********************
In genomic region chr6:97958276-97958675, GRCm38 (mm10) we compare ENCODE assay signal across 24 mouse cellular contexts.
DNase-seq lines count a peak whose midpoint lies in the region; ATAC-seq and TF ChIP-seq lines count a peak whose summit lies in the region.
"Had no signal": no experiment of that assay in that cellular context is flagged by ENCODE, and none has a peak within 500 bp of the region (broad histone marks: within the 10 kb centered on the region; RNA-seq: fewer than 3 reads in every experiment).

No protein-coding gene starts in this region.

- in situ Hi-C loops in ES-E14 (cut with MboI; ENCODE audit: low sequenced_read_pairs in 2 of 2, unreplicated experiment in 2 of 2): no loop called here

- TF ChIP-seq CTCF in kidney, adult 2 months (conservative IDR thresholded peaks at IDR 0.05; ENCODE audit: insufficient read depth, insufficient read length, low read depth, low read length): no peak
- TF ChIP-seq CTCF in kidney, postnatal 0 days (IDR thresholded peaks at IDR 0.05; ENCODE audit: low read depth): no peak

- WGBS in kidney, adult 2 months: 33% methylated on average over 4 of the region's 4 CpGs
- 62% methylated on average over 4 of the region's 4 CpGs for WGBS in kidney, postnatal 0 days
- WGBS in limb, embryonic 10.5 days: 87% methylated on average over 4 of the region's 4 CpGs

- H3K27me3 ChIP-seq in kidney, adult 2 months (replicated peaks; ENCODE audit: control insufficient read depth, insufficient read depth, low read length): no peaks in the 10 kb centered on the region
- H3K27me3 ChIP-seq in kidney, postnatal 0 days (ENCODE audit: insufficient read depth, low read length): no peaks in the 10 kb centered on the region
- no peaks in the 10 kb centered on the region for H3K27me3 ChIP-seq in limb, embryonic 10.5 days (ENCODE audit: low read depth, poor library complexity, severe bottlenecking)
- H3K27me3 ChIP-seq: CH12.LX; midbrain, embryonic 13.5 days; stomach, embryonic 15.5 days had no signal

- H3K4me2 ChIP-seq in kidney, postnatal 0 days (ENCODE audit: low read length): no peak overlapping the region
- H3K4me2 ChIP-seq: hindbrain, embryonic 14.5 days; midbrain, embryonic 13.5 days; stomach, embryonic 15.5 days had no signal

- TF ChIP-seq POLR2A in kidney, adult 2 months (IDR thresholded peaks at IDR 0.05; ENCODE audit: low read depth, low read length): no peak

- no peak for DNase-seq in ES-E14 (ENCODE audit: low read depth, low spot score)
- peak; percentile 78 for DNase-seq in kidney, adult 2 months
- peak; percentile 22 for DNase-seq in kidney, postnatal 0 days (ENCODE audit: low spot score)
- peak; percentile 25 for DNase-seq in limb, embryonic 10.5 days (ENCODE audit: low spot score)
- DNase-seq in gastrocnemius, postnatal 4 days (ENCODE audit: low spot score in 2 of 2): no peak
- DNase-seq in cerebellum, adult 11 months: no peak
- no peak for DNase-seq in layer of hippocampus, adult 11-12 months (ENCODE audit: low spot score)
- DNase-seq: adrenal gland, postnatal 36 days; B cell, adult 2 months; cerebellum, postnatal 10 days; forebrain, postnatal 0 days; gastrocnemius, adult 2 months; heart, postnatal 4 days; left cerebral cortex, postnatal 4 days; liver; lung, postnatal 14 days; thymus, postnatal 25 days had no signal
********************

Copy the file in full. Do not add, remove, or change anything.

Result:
In genomic region chr6:97958276-97958675, GRCm38 (mm10) we compare ENCODE assay signal across 24 mouse cellular contexts.
DNase-seq lines count a peak whose midpoint lies in the region; ATAC-seq and TF ChIP-seq lines count a peak whose summit lies in the region.
"Had no signal": no experiment of that assay in that cellular context is flagged by ENCODE, and none has a peak within 500 bp of the region (broad histone marks: within the 10 kb centered on the region; RNA-seq: fewer than 3 reads in every experiment).

No protein-coding gene starts in this region.

- in situ Hi-C loops in ES-E14 (cut with MboI; ENCODE audit: low sequenced_read_pairs in 2 of 2, unreplicated experiment in 2 of 2): no loop called here

- TF ChIP-seq CTCF in kidney, adult 2 months (conservative IDR thresholded peaks at IDR 0.05; ENCODE audit: insufficient read depth, insufficient read length, low read depth, low read length): no peak
- TF ChIP-seq CTCF in kidney, postnatal 0 days (IDR thresholded peaks at IDR 0.05; ENCODE audit: low read depth): no peak

- WGBS in kidney, adult 2 months: 33% methylated on average over 4 of the region's 4 CpGs
- 62% methylated on average over 4 of the region's 4 CpGs for WGBS in kidney, postnatal 0 days
- WGBS in limb, embryonic 10.5 days: 87% methylated on average over 4 of the region's 4 CpGs

- H3K27me3 ChIP-seq in kidney, adult 2 months (replicated peaks; ENCODE audit: control insufficient read depth, insufficient read depth, low read length): no peaks in the 10 kb centered on the region
- H3K27me3 ChIP-seq in kidney, postnatal 0 days (ENCODE audit: insufficient read depth, low read length): no peaks in the 10 kb centered on the region
- no peaks in the 10 kb centered on the region for H3K27me3 ChIP-seq in limb, embryonic 10.5 days (ENCODE audit: low read depth, poor library complexity, severe bottlenecking)
- H3K27me3 ChIP-seq: CH12.LX; midbrain, embryonic 13.5 days; stomach, embryonic 15.5 days had no signal

- H3K4me2 ChIP-seq in kidney, postnatal 0 days (ENCODE audit: low read length): no peak overlapping the region
- H3K4me2 ChIP-seq: hindbrain, embryonic 14.5 days; midbrain, embryonic 13.5 days; stomach, embryonic 15.5 days had no signal

- TF ChIP-seq POLR2A in kidney, adult 2 months (IDR thresholded peaks at IDR 0.05; ENCODE audit: low read depth, low read length): no peak

- no peak for DNase-seq in ES-E14 (ENCODE audit: low read depth, low spot score)
- peak; percentile 78 for DNase-seq in kidney, adult 2 months
- peak; percentile 22 for DNase-seq in kidney, postnatal 0 days (ENCODE audit: low spot score)
- peak; percentile 25 for DNase-seq in limb, embryonic 10.5 days (ENCODE audit: low spot score)
- DNase-seq in gastrocnemius, postnatal 4 days (ENCODE audit: low spot score in 2 of 2): no peak
- DNase-seq in cerebellum, adult 11 months: no peak
- no peak for DNase-seq in layer of hippocampus, adult 11-12 months (ENCODE audit: low spot score)
- DNase-seq: adrenal gland, postnatal 36 days; B cell, adult 2 months; cerebellum, postnatal 10 days; forebrain, postnatal 0 days; gastrocnemius, adult 2 months; heart, postnatal 4 days; left cerebral cortex, postnatal 4 days; liver; lung, postnatal 14 days; thymus, postnatal 25 days had no signal